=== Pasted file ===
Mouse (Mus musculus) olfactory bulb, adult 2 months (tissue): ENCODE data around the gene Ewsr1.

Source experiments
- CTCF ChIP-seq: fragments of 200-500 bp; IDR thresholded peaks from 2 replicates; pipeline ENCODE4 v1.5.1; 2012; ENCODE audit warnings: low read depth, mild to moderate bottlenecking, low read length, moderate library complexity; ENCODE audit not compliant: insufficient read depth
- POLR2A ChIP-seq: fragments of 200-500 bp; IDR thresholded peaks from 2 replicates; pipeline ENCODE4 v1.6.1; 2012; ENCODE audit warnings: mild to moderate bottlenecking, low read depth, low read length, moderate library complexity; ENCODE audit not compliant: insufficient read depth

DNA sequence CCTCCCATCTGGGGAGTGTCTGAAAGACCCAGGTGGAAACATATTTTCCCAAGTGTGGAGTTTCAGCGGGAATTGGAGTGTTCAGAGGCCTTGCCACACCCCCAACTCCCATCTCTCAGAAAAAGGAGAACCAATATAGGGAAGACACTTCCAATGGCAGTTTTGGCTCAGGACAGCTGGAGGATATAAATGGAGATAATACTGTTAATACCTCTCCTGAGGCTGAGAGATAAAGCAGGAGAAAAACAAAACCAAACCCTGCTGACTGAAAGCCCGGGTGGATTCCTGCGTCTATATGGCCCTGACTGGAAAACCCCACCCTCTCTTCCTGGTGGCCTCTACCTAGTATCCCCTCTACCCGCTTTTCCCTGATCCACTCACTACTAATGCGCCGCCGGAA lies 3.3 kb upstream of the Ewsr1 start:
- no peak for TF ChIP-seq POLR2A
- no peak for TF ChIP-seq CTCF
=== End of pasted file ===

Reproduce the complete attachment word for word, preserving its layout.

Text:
Mouse (Mus musculus) olfactory bulb, adult 2 months (tissue): ENCODE data around the gene Ewsr1.

Source experiments
- CTCF ChIP-seq: fragments of 200-500 bp; IDR thresholded peaks from 2 replicates; pipeline ENCODE4 v1.5.1; 2012; ENCODE audit warnings: low read depth, mild to moderate bottlenecking, low read length, moderate library complexity; ENCODE audit not compliant: insufficient read depth
- POLR2A ChIP-seq: fragments of 200-500 bp; IDR thresholded peaks from 2 replicates; pipeline ENCODE4 v1.6.1; 2012; ENCODE audit warnings: mild to moderate bottlenecking, low read depth, low read length, moderate library complexity; ENCODE audit not compliant: insufficient read depth

DNA sequence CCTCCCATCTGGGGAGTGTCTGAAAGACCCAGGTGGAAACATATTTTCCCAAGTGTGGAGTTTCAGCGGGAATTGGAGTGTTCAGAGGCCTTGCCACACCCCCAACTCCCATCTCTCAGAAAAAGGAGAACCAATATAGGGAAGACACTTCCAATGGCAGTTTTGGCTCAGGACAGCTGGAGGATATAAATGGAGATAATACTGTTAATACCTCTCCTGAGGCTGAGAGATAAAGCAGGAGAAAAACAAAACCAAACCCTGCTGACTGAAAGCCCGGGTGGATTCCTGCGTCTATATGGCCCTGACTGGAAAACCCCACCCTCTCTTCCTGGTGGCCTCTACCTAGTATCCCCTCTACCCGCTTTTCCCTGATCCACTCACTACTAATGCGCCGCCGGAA lies 3.3 kb upstream of the Ewsr1 start:
- no peak for TF ChIP-seq POLR2A
- no peak for TF ChIP-seq CTCF